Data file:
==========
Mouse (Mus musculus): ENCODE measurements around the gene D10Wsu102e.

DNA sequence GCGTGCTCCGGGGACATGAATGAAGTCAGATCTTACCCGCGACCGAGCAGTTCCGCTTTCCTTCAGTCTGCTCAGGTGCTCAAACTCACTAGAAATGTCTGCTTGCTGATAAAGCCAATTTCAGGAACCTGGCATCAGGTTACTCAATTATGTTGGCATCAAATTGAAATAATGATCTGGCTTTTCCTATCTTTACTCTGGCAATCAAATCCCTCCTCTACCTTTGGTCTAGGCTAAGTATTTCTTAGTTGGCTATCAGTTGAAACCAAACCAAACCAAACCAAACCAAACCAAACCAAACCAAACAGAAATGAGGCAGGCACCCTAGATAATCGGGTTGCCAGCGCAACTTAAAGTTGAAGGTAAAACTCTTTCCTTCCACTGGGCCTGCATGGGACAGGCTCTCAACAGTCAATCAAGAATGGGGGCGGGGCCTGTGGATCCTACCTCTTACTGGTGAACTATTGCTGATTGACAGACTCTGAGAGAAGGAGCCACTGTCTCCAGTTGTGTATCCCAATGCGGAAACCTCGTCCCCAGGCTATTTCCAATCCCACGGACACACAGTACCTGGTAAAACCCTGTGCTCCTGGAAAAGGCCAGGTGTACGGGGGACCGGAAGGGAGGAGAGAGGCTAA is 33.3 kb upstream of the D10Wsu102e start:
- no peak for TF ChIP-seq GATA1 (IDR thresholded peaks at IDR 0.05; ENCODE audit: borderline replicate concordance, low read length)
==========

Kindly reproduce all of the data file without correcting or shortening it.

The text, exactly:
Mouse (Mus musculus): ENCODE measurements around the gene D10Wsu102e.

DNA sequence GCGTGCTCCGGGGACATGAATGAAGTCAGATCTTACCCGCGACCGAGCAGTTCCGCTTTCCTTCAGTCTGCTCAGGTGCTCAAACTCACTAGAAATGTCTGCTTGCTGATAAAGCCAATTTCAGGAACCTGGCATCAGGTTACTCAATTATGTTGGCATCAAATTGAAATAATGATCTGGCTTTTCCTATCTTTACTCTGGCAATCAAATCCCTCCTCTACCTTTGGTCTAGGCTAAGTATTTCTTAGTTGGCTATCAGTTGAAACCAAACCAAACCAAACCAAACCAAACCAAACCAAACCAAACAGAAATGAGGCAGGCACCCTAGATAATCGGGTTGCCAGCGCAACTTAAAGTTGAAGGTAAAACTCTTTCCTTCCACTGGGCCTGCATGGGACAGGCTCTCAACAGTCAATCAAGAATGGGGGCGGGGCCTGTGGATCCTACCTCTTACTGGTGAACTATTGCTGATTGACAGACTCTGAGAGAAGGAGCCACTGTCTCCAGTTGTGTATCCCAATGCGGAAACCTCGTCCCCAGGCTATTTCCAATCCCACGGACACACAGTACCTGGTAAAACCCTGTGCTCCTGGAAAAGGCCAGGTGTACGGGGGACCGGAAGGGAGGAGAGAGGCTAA is 33.3 kb upstream of the D10Wsu102e start:
- no peak for TF ChIP-seq GATA1 (IDR thresholded peaks at IDR 0.05; ENCODE audit: borderline replicate concordance, low read length)